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Title: Structural behaviour of precast and post-tensioned concrete system under column removal scenarios
Authors: Tran, Manh Ha
Keywords: Engineering
Issue Date: 2024
Publisher: Nanyang Technological University
Source: Tran, M. H. (2024). Structural behaviour of precast and post-tensioned concrete system under column removal scenarios. Doctoral thesis, Nanyang Technological University, Singapore.
Project: 2018-1451 
Abstract: In the past few decades, progressive collapse has become a growing concern in building design, particularly following the Oklahoma City bombing in 1995 and the September 11 attacks on the World Trade Centre in New York in 2001. Although numerous studies have been conducted on this problem, most of them have focused on cast-in-situ concrete, steel, and composite structures. Only a few studies have been carried out on post-tensioned precast concrete (PTPC) structures. In particular, there is almost no study on 3D PTPC beam-slab substructures. Therefore, it is crucial to conduct a comprehensive research program on PTPC substructures under column removal scenarios. The backbone of the research program is to analyse all the load-resisting mechanisms of 3D models, while 2D models play a role at the sub-structural level for 3D models. Firstly, preliminary research studies are presented to determine the best methodology and data measurement for the experimental program. Two simple yet effective and reliable approaches to predict the structural behaviour of 3D beam-slab systems are proposed, including (i) an analytical method and (ii) a simplified finite element model based on grillage analysis. Both approaches were validated against published test results. The proposed two approaches incorporate all the load-resisting mechanisms in both the beams and the slabs, providing more accurate predictions of the load-displacement curves for the considered sub-structures. Subsequently, an experimental research program is proposed and conducted to study the resisting mechanisms of PTPC structures under progressive collapse. The experimental programme consists of three main test series conducted under quasi-static loading conditions. The first test series investigated the combined effects of PT tendon and wet connection on load-resisting mechanisms of 2D PTPC beam-column sub-structures under a middle column removal scenario (MCRS). In addition, the influence of basic parameters such as unbonded and bonded PT tendons, T-beam effect, and boundary conditions was studied in detail. In the second series, both 2D and 3D PTPC sub-structures were subjected to an edge column removal scenario. High-tensile strength PT tendon greatly enhanced capacity in primary beams of both 2D and 3D specimens. In the 3D sub-structure, PT primary beam carried the major load, while the contribution of secondary beams and slabs was moderate. The third part focuses on a 3D PTPC beam-slab sub-structure subjected to an internal column removal scenario. Under a twenty four-point loading system simulating UDL conditions, all load-resisting mechanisms of primary and secondary beams and slabs were mobilized to resist applied loads. In addition to experimental investigations, numerical studies corresponding to the three-test series were conducted. Component-based models (CBM) were developed for 2D sub-structures with PT tendon. CBMs considered the interaction behaviour between the tendon and the grout through an innovative bond-slip model. The CBMs showed close agreement with the test results in terms of the first peak load (CAA) and ultimate capacity (CA). Furthermore, simplified finite element (FE) models based on grillage theory were proposed for 3D PTPC beam-slab sub-structures. These models showed reliability and provided quick predictions of the response of the 3D sub-structures. Finally, a design approach is developed for 2D and 3D PTPC sub-structures. The approach can serve as a convenient tool to facilitate a quick initial assessment on behaviour of 2D and 3D sub-structures, as this approach does not require computational resources as FE modelling. Most importantly, the approach can be easily implemented by a few simple steps, thereby providing a simple and yet robust tool for structural engineers to calculate progressive collapse resistance of PTPC structures for missing column scenarios.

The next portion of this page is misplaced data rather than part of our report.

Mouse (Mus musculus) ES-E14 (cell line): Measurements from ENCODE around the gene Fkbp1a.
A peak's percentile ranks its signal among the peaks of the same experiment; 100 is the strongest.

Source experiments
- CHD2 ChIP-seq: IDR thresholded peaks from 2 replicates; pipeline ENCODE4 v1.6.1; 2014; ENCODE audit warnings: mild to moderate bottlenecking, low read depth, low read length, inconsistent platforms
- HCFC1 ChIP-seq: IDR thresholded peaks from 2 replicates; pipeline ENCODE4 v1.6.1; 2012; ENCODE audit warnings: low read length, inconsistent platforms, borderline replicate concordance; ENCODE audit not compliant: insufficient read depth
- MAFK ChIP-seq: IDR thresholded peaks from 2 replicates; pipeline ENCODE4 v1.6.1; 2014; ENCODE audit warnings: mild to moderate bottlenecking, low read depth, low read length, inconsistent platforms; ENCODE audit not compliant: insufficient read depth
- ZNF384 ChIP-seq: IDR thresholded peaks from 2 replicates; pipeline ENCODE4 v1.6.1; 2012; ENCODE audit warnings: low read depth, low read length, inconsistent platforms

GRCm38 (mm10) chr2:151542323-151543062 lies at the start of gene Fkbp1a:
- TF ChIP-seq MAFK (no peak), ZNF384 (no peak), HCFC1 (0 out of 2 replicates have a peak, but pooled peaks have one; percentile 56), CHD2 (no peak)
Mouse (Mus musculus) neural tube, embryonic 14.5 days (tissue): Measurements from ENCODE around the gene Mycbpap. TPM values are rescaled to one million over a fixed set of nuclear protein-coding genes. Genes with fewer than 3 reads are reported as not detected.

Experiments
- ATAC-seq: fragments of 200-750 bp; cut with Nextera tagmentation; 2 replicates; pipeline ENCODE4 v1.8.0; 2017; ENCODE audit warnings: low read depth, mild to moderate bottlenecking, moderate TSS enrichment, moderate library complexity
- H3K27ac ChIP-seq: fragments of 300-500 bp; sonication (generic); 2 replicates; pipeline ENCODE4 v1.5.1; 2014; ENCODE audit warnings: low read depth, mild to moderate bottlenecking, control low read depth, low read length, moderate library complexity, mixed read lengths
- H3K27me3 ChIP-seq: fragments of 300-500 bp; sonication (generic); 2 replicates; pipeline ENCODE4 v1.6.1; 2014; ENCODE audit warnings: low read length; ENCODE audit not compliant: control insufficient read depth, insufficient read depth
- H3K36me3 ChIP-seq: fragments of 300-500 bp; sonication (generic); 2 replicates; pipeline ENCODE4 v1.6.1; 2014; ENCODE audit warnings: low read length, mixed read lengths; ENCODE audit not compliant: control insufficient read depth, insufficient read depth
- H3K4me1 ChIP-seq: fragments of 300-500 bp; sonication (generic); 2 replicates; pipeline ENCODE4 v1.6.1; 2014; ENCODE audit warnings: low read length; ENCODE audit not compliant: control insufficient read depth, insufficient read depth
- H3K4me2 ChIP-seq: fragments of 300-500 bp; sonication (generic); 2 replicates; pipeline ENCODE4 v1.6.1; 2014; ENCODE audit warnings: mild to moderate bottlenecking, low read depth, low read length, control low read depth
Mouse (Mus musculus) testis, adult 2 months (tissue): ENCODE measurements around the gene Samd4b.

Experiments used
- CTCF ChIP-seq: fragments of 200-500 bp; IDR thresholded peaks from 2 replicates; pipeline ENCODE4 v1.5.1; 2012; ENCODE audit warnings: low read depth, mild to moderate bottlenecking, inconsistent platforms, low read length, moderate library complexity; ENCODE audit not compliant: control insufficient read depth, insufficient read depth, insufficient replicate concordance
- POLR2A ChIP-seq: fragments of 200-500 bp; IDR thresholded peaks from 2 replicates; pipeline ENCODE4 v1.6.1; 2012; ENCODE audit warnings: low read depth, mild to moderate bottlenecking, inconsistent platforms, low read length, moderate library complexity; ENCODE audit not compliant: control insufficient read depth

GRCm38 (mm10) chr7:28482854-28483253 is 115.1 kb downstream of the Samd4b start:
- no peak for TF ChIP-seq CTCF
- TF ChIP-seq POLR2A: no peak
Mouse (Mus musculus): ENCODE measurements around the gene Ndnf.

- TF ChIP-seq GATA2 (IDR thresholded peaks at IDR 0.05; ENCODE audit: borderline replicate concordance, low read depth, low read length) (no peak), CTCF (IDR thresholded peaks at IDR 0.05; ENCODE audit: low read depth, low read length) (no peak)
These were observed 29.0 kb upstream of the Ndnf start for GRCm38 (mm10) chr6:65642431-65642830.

DOI: 10.32657/10356/177319
Schools: School of Civil and Environmental Engineering 
Rights: This work is licensed under a Creative Commons Attribution-NonCommercial 4.0 International License (CC BY-NC 4.0).
Fulltext Permission: embargo_20260523
Fulltext Availability: With Fulltext
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